Can this trip be saved? Slipped and fell at a luxury resort — how about a refund?

The Langham Huntington, Pasadena is billed as a five-diamond “iconic landmark hotel” at the base of the San Gabriel Mountains in Southern California. You can’t get a room next weekend for less than $200 a night.

But Joanne Pratt won’t be checking in to the Langham any time soon. During her last visit, she had an accident — I’ll let her explain what happened in a minute — and she wants me to help make things right.

Unfortunately, there’s no standard protocol for dealing with guest injuries. Hotels handle them on a case-by-case basis.

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While Pratt was a guest at the hotel in early February, her toilet overflowed.

In turning around to try to jiggle the handle to make it stop, I slipped and fell on the marble floor, finding myself lying in about an inch of water in my nightgown.

I badly injured my left knee. It was not broken but more than a month later still hurts and requires physical therapy. Although the hotel’s insurance company claims the hotel has no liability, they are covering my medical bills and physical therapy.

End of story? Not quite.

I was appalled at the hotel’s lack of response to my injury. On the basis that we did not “Experience 5 Star Luxury, Comfort, and Supreme Service,” as advertised, I requested that the hotel refund our hotel costs in the amount of $957. Although apparently in response to my email, an insurance company representative finally contacted me, I still have received no response from Langham.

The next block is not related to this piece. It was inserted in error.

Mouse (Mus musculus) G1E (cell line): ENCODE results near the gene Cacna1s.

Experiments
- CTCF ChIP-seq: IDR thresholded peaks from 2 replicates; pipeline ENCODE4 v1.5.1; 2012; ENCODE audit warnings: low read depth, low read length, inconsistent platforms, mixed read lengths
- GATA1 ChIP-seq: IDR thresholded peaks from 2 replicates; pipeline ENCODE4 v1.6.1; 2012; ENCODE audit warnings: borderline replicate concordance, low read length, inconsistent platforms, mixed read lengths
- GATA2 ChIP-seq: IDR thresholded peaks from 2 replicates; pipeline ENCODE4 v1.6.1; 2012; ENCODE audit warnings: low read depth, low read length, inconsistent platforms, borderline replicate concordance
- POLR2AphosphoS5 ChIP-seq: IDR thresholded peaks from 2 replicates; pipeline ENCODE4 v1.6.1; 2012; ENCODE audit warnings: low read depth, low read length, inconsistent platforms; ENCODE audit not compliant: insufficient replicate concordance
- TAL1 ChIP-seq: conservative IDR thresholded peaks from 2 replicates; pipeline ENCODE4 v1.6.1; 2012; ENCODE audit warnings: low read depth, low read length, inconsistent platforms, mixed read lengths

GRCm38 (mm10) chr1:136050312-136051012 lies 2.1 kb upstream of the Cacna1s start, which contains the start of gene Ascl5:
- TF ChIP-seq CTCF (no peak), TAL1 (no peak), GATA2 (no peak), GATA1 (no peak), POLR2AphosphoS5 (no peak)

So Pratt slipped and fell, the hotel covered her medical bills, but she wants it to refund her room, too? Hmm. I don’t know about that.

I can understand her point of view. She was promised a “five-star” experience, but when her toilet overflowed and she cracked her knee — and when the hotel staff failed to respond the way she expected it to — the Langham fell short.

At the same time, the hotel is paying for her medical bills. And it did provide her with a room, as promised. (An overflowing toilet in a hotel is common, and it’s not always easy to figure out who’s responsible. It could be a previous guest, or bad plumbing or it could be the current guests who’s at fault. Not gonna get into that discussion here.)

Pratt sent me her email to the Langham, and after I read it, I suspected I knew the reason the hotel was silent.

Here’s what she wrote:

I am bringing this matter to your attention because our stay at one of your major hotels was so far below the standards that we expected.

We did not “Experience 5 Star Luxury, Comfort, and Supreme Service,” as advertised and request 1) a refund of our hotel costs in the amount of $957.44 and 2) in addition, $7,500 as compensation for my medical bills and pain in lieu of my filing a lawsuit.

Yep, she said the “S” word. And when that happens, any halfway competent hotel manager sends the email to the legal department without replying.

Meanwhile, Pratt is trying to dispute her credit card charges from the hotel.

I have formally made a protest to Mastercard but the options listed for withholding payment are: Did not make a guaranteed reservation or authorize this charge; Reservation was cancelled; or Merchant was paid by other means, none of which fit the basis for my request.

This isn’t easy. I think a $7,500 payment may be too much — a court might find otherwise — but I agree with Pratt that if her account is correct, she didn’t experience five-star hospitality.

Should I get involved?

Update (5/11): Pratt decided to dispute her hotel charges. I heard back from her today. She’s received a full refund.

(Photo: Es thr/Flickr Creative Commons)

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